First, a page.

Jyo Achyutananda Review: The Film Is Well-Written and Light-Hearted

Jyo Achyutananda Review: The Film Is Well-Written and Light-Hearted

Avasarala isn’t an ordinary filmmaker; hence, he’s done a commendable job.


Karthik Keramalu

Cast: Nara Rohit, Naga Shourya, Regina Cassandra.

Director: Srinivas Avasarala

The success of Srinivas Avasarala’s directorial debut, Oohalu Gusagusalade, had put the actor-turned-director in a tricky place. On one end of a string, he was playing supporting roles, and on the other end, he was directing. But, the audience was wondering if his directorial touches would continue to shine. With the release of Jyo Achyutananda, he has walked a little distance, and placed a big board saying, “I’m here to stay as a fantastic director, too.”

The trailers for the latest movie focused on the three main characters: Jyotsna (Regina Cassandra), Achyut (Nara Rohit), Anand (Naga Shourya). As the premise promises, the brothers, Achyut and Anand, fall in love with Jyo. Jyo is a simple woman who expects nothing from the brothers, other than may be some good company. Who wouldn’t want to be friends with these carefree, affable brothers?

The film opens with an unexpected twist marking the beginning of the principal characters’ journey into the world of brotherhood and betrayals. In a story involving two people, there would usually be three versions: the first person’s version, the second person’s version, and the truth. The way Avasarala has folded these versions under the garb of narration is quite fascinating. The fact that these versions collide and create rib-tickling situations is a plus which keeps the humorous nature of the film intact.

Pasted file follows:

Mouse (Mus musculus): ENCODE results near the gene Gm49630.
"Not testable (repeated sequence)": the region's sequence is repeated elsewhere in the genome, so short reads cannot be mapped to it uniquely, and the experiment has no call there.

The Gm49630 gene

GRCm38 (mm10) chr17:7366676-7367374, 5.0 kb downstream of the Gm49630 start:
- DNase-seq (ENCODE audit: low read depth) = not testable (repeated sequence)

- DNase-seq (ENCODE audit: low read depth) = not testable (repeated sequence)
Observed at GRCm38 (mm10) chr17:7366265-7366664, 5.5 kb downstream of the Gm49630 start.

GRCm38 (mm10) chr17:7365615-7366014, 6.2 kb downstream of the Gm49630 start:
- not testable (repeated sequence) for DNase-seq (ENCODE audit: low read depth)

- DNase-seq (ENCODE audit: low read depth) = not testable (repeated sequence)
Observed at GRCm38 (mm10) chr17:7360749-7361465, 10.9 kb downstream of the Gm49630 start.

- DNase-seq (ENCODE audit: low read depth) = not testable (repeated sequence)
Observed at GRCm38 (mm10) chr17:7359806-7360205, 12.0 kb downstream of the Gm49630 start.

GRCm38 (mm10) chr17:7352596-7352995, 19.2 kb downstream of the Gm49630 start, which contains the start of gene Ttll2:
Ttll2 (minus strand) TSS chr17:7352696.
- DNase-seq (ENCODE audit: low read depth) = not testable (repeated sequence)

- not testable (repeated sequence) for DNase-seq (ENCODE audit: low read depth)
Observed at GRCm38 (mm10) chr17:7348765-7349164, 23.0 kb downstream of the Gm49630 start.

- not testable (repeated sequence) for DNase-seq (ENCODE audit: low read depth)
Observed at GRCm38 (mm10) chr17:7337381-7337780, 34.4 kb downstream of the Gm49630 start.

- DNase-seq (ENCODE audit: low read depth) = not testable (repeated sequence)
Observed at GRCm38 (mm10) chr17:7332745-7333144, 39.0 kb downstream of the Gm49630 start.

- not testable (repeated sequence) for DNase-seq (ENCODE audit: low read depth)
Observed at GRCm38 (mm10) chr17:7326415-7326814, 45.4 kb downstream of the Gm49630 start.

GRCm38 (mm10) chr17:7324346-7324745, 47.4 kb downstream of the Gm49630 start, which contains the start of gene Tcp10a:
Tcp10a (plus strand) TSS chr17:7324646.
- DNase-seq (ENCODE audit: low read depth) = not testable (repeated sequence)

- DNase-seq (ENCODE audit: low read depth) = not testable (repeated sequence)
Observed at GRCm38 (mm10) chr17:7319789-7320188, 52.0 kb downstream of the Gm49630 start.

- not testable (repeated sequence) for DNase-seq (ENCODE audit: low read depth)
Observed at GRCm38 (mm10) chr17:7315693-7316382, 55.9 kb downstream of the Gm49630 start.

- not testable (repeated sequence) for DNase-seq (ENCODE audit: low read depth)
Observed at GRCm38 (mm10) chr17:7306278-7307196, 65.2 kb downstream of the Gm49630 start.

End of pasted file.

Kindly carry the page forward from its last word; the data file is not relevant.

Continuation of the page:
Though, Regina’s character is limited in terms of screen-time, it comes off as an interesting one. The scene where she tries to remember the answer for treating a tooth problem in a dental clinic is undeniably funny. Regina’s job, or for that matter, the boys’ jobs are not given a room. The characters’ chosen lines of work appear in just about a handful scenes. They don’t have any tangible impact on the viewer as the film doesn’t enter those territories.

Rohit and Shourya share a comfortable on-screen vibe. If this hadn’t been fiction, people would have readily believed that they were real brothers. We have already seen a film with two A-list stars in the title roles as brothers, Seethamma Vakitlo Sirimalle Chettu. While Srikanth Addala’s SVSC deals with what brothers do, Jyo Achyutananda deals with how they do it. The single most quality that connects these characters is the bonhomie between the brothers. Venkatesh – Mahesh Babu, and Rohit – Shourya don’t find the need to burn the bridges once and for all. Even if they are behaving like naughty three-year-olds in one scene, they’ll look teary-eyed in the next scene which includes waiting for a green-signal moment that’ll bring the brothers back to talking about everything under the sun. This male-bonding has wonderfully worked for both films.

Avasarala’s writing passes through various tunnels. What he did in, Oohalu Gusagusalade, and what he has pulled off in, Jyo Achyutananda, are two very different things. First of all, Avasarala has given Rohit a bright film that the actor can feature in his resume. And, by adding the elements of a triangular love story to his script, he has unlocked the door of complexity. Love stories with more than two actors in the lead often take a rusty backseat as the characters fail to make the audiences’ heads turn with their quirks. Avasarala isn’t an ordinary filmmaker; hence, he’s done a commendable job. What does the writer-director have in his mind for his third film? How much of a deviation would he be willing to take for his future films?

Sree Kalyan Ramana’s music is a water balloon that keeps exploding, thereby giving us nice songs, and relatable scores. His association with Avasarala gets a pretty thumbs-up. Jyo Achyutananda is for everybody who loves laughs (throughout the movie), and cries slow tears (the ending).

Rating: 3.5/5

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